Chlorinated organic compounds, in particular, are found to be resistant to biochemical degradation. Monochlorophenols, among other phenol compounds, serve as intermediates in the production of pesticides. These are also used as antimicrobial agents in a wide array of products, such as adhesives, oils, textiles and pharmaceutical products. The US Environmental Protection Agency (EPA) and Water Framework Directive (WFD) classified pentachlorophenol (PCP) as a priority pollutant (http://www.epa.gov/waterscience/methods/pollutants.htm; WFD, 2000). In addition, the limit value for the first class of surface waters, according to Serbian regulation, is set to 1 µg/l (Serbian regulation, Official Gazette of the Republic of Serbia No. 30/10, 2012).

With the known health risks linked to CPs exposure and the importance placed on these xenobiotics by the EPA and WFD, it is not surprising that many analytical methods exist for monitoring CPs in different types of water such as drinking water, surface water and wastewater (Favaro et al., 2008; González-Toledo et al., 2001; Peng et al., 2007).

The most widely used approach for analysis of CPs is gas chromatography-mass spectrometry (GC/MS). However, the GC/MS method causes thermal decomposition of phenols. To surmount this limitation, one of the most common and easily integrated approaches is derivatization. A variety of reagents have been utilized for CP derivatization such as acetic anhydride and activated silanols (Wang et al., 2009; Regueiro et al., 2009; Kovács et al., 2008; Padilla-Sánchez et al., 2010; Ho et al., 2008). The employment of acetic acid anhydride in basic conditions (K2CO3) offers several advantages since the reaction times are short, and the reagent itself is cheaper when compared to other derivatizing reagents (Padilla-Sánchez et al., 2010). On the other hand, survey of available literature showed us that data on precision and accuracy of the method, together with data on the presence of CPs in the environment are widely available, however, mostly, without an attempt to compare recovery values for different matrices. Comparison of recovery values for CPs in reagent and surface water was found in US EPA 528 (US EPA 528 for determination of phenols in drinking water by solid phase extraction and capillary column gas chromatography/mass spectrometry (GC/MS), 2000). It showed slightly higher values in recovery for reagent water for some of analytes.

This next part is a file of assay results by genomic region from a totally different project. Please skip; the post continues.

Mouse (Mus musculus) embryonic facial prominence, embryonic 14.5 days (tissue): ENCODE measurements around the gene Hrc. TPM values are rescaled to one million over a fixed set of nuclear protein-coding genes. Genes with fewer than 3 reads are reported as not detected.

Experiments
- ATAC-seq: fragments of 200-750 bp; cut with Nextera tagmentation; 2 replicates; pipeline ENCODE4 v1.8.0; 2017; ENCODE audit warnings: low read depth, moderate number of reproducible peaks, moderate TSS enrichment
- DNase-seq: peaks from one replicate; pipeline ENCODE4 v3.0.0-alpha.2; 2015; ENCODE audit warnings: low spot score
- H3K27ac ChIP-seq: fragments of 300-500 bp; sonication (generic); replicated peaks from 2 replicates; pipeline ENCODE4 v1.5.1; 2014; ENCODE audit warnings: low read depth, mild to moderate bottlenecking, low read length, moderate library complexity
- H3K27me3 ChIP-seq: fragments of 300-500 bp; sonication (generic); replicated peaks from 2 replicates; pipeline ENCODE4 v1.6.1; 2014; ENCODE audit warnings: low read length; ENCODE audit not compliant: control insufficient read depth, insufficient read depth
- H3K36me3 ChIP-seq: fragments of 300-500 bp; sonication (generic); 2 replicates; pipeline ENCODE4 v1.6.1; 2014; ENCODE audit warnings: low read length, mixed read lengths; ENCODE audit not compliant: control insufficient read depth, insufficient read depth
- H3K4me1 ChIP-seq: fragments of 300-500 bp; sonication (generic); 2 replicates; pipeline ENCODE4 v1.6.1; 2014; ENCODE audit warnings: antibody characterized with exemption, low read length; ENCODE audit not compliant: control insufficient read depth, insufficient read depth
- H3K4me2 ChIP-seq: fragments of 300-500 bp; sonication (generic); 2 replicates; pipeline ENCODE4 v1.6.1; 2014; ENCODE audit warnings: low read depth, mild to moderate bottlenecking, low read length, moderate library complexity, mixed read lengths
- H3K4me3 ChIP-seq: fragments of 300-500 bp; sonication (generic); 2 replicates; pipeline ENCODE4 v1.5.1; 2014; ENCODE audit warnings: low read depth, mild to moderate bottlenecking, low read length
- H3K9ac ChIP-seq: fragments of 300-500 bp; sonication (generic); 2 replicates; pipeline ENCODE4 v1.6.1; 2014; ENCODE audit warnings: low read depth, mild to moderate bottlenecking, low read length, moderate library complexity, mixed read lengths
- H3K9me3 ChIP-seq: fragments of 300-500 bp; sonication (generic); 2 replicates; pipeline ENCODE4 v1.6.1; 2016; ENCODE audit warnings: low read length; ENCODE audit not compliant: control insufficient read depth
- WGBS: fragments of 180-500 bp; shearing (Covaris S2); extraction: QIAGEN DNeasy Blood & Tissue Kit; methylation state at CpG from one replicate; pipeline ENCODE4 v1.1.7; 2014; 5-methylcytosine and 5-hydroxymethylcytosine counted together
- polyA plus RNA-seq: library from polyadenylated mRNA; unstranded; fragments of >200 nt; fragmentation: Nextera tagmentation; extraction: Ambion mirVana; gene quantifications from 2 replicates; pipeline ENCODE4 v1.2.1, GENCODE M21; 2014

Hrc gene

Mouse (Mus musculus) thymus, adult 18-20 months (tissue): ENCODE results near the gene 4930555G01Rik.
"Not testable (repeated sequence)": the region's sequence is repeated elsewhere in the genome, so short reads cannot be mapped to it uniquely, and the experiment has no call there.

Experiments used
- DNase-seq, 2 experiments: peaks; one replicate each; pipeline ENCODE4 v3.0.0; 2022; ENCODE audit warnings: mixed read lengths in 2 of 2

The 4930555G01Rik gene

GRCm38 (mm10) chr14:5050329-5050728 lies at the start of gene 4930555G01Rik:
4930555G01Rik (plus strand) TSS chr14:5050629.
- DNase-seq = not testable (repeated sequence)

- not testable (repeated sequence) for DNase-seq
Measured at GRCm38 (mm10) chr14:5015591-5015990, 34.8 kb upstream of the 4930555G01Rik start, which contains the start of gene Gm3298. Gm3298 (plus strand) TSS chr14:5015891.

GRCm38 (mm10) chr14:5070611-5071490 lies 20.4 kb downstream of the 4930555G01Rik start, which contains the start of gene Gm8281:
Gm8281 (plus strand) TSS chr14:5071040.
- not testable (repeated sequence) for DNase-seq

With this consideration in mind, the scope of the current study was (1) to validate a simple, sensitive, specific and low-cost sample preparation technique for analysis of 2,4-dichlorophenol (2,4-DCP); 2,4,6-trichlorophenol (2,4,6-TCP); 2,3,4,5-tetrachlorophenol (2,3,4,5-TeCP) and PCP in water by GC/MS, and (2) to investigate the effect of different water matrices on the efficiency of extraction.

Materials and methods

Reagents and chemicals